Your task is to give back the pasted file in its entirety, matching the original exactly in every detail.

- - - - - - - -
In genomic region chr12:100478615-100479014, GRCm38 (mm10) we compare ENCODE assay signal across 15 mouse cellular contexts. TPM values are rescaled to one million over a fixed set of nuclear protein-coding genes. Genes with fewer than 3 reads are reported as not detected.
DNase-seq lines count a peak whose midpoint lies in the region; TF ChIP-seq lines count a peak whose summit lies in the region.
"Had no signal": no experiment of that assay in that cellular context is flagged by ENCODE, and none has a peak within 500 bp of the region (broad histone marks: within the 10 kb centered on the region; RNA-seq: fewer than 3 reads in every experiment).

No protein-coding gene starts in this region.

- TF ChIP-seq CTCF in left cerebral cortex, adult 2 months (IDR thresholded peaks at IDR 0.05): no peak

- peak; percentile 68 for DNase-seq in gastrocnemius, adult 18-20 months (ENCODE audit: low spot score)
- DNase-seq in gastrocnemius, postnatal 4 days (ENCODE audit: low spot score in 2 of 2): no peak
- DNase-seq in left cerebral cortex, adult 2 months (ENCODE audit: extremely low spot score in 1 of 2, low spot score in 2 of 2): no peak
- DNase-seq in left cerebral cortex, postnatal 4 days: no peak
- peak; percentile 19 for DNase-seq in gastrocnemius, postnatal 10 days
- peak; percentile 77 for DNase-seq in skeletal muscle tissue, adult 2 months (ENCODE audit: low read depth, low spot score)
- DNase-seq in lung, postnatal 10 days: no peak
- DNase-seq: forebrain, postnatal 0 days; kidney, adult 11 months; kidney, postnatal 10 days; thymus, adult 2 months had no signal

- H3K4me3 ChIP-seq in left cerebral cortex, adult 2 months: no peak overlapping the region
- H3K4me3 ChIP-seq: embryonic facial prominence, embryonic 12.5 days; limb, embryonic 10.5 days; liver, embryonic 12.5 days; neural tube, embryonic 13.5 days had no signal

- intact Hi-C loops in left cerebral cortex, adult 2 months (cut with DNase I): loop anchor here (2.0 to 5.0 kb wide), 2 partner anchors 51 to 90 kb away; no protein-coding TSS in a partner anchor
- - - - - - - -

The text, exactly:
In genomic region chr12:100478615-100479014, GRCm38 (mm10) we compare ENCODE assay signal across 15 mouse cellular contexts. TPM values are rescaled to one million over a fixed set of nuclear protein-coding genes. Genes with fewer than 3 reads are reported as not detected.
DNase-seq lines count a peak whose midpoint lies in the region; TF ChIP-seq lines count a peak whose summit lies in the region.
"Had no signal": no experiment of that assay in that cellular context is flagged by ENCODE, and none has a peak within 500 bp of the region (broad histone marks: within the 10 kb centered on the region; RNA-seq: fewer than 3 reads in every experiment).

No protein-coding gene starts in this region.

- TF ChIP-seq CTCF in left cerebral cortex, adult 2 months (IDR thresholded peaks at IDR 0.05): no peak

- peak; percentile 68 for DNase-seq in gastrocnemius, adult 18-20 months (ENCODE audit: low spot score)
- DNase-seq in gastrocnemius, postnatal 4 days (ENCODE audit: low spot score in 2 of 2): no peak
- DNase-seq in left cerebral cortex, adult 2 months (ENCODE audit: extremely low spot score in 1 of 2, low spot score in 2 of 2): no peak
- DNase-seq in left cerebral cortex, postnatal 4 days: no peak
- peak; percentile 19 for DNase-seq in gastrocnemius, postnatal 10 days
- peak; percentile 77 for DNase-seq in skeletal muscle tissue, adult 2 months (ENCODE audit: low read depth, low spot score)
- DNase-seq in lung, postnatal 10 days: no peak
- DNase-seq: forebrain, postnatal 0 days; kidney, adult 11 months; kidney, postnatal 10 days; thymus, adult 2 months had no signal

- H3K4me3 ChIP-seq in left cerebral cortex, adult 2 months: no peak overlapping the region
- H3K4me3 ChIP-seq: embryonic facial prominence, embryonic 12.5 days; limb, embryonic 10.5 days; liver, embryonic 12.5 days; neural tube, embryonic 13.5 days had no signal

- intact Hi-C loops in left cerebral cortex, adult 2 months (cut with DNase I): loop anchor here (2.0 to 5.0 kb wide), 2 partner anchors 51 to 90 kb away; no protein-coding TSS in a partner anchor